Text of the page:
@ Kern - Don't give up on Ottilie! I think it sounds lovely. And Ottilie Hardy sounds like some great girl detective in a children's story.

By hyz nli (not verified)
July 5, 2011 12:17 PM

Pip, I'd like to ditto Karyn's comment. I think VJ is a non-issue for that reason. It's also not the first thing I think of when I hear those initials--I think of V-J Day (ending WWII). So I think Vivian Josephine would be totally fine, and lovely. I have to admit that I prefer Josephine Pearl, though--it's ravishing. I think Sylvie and Josie go together better as nns than Sylvie and Vivi, and I just love Pearl. I think any combination of names you choose here will be great--you can't lose. As for the Jo-zee vs. Jo-ssee issue, I don't think it would bother you too much over time--almost sounds like more of an accent thing than a real pronunciation difference, to me. And I like the idea of Posey as a nn, too--if it were me, I'd probably end up calling her Josie-Posey a lot (or, to be honest, something more ridiculous like Josey Posey Pumpkin Pie, because that's how I roll), and then shortening it back to Posey, which would make it feel petty natural/organic. Good luck!

Kern, sorry to hear you won't get to use Ansel this time, but I think Cora is nice. I haven't met or heard of any in my extended circles, so it doesn't sound too common to me. I also think Cora Jane is pretty adorable, although I have mixed feelings on combined names. They are sweet and charming, but can be a mouthful, and I think they can be too much on an adult. I would definitely leave it as two words with no hyphen, so she'd have the choice to just go by Cora later in life if she so chose.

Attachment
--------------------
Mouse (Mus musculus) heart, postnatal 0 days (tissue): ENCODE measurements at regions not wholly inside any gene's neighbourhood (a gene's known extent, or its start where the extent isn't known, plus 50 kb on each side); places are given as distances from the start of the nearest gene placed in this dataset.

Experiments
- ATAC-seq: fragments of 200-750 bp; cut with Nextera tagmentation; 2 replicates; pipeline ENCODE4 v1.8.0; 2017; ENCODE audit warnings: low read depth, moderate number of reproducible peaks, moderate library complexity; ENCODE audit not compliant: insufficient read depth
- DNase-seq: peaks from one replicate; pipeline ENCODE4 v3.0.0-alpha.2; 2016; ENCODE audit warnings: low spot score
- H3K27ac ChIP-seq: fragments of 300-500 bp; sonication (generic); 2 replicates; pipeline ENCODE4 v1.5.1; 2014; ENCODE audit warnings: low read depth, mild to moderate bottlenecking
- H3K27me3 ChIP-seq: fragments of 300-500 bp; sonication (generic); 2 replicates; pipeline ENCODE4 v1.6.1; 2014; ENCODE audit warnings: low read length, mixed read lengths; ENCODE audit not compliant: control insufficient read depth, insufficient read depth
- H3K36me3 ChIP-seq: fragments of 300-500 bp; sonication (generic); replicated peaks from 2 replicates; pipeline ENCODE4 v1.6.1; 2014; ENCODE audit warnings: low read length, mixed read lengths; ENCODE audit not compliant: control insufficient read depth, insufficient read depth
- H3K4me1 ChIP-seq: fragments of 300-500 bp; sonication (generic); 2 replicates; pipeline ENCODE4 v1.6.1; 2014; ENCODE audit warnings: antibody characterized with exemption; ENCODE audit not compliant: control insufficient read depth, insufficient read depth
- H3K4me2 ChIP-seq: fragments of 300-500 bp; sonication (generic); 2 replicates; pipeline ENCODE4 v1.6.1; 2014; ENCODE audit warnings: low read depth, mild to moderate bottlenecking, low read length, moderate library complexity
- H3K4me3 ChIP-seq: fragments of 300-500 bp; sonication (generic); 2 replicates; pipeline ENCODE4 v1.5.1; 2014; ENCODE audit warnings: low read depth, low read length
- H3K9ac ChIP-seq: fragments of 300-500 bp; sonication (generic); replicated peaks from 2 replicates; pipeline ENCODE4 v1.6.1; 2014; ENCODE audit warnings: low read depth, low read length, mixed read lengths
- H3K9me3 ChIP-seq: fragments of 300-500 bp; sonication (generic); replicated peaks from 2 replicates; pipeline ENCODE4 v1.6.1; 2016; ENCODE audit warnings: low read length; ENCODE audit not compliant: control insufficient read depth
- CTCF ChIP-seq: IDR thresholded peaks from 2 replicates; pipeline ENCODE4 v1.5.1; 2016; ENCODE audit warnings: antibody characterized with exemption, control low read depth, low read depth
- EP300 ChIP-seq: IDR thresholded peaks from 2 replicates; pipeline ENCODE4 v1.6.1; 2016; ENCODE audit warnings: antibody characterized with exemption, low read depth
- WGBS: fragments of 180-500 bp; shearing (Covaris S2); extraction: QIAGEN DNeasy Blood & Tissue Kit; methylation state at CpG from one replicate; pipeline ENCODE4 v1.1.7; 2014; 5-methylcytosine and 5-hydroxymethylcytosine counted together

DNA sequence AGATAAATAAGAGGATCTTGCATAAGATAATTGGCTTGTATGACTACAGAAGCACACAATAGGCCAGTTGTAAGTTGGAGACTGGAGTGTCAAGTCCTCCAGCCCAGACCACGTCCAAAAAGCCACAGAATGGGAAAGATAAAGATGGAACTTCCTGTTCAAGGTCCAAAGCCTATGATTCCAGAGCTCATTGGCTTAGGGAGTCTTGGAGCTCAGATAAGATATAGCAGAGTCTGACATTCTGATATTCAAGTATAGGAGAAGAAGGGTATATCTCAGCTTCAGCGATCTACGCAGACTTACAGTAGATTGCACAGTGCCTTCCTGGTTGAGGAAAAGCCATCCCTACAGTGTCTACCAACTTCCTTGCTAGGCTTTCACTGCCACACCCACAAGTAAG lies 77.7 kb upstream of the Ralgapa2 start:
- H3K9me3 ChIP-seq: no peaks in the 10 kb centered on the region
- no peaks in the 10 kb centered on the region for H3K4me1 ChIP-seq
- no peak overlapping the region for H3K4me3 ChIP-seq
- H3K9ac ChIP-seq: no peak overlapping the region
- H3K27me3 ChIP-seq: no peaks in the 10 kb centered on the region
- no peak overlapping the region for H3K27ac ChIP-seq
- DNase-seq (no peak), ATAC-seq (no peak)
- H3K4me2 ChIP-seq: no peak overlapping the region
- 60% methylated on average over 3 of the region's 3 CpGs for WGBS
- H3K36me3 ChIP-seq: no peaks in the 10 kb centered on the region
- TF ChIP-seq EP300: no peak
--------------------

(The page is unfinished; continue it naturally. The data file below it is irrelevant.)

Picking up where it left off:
By AMC80 (not verified)
July 5, 2011 1:26 PM

I'm an Allyson with a Y, so I thought this article was pretty interesting. Especially the part about June Allyson. I'm somewhat named after her- she was friends with my mom's friend's mom, and my mom's friend's middle name is Allyson after June Allyson. My mom liked is so she used it for me. I really wish she would have used an I instead of a Y, though. Constantly correcting people on the spelling gets old.

July 5, 2011 3:42 PM

When I read the initials VJ, I thought "video deejay." Not genitalia. And previous posters are correct in that her oft-used initials would be VB. Nothing there to stop you from using the name you love, in my opinion.

I know a little three-year-old Vivian who goes by Viv. Her little brother is Wesley.

By C. Andrews (not verified)
July 5, 2011 3:52 PM

The problem is that people don't distinguish between Allison, which doesn't mean "son of [X]," and Madison, Emerson, and Addison, which do. This is why it's good to know the meaning of a name before you bestow it on a child. And don't forget that the use of the name Madison was intended as a joke in "Splash," precisely because it was so ill-suited. As Tom Hanks' character said in the movie, "Madison? That's not a name!"

Same thing goes for "Mc" and "Mac" names. They also mean "son of [X}." Sorry, little girl MacKenzies out there.

By TM (not verified)
July 5, 2011 3:54 PM

@Pip: Honestly, the VJ thing might bother me a little, but if you really love the name then go for it. I can sympathize a bit with wanting to name the second after someone like the first. (My first has all sorts of meaning behind her name, and now it seems odd to name the second one something "just because we liked it.") Not sure what we're going to do yet . . . I think it's nice to have some meaning behind a name though so I guess I'd probably go with Vivian Josephine.

@Kern: Ottilie might be hard for people to figure out how to pronounce. I was set on Cora for my baby that's due in Oct. until I found out there was already one in my husband's extended family. (Named Kora though.) I'm looking at Nora for this one and have gotten a positive response from everyone I've mentioned it to, so I think Cora would likely be equally as well-liked.

That said, which is best?
Nora Annmarie,
Nora Marianna,
Nora Janet, or
Elizabeth Annemarie.
We're stuck and I'd really like to use Ann, Marie, or Janet in there somewhere. (DD is Julia Rose.)
Elizabeth would likely be Elle or Ellie as a nn. I'm not fond of any of the other nicknames.
Also, does Della sound dowdy? Can't sell DH on Della.

By Short_thumbs (not verified)
July 5, 2011 4:00 PM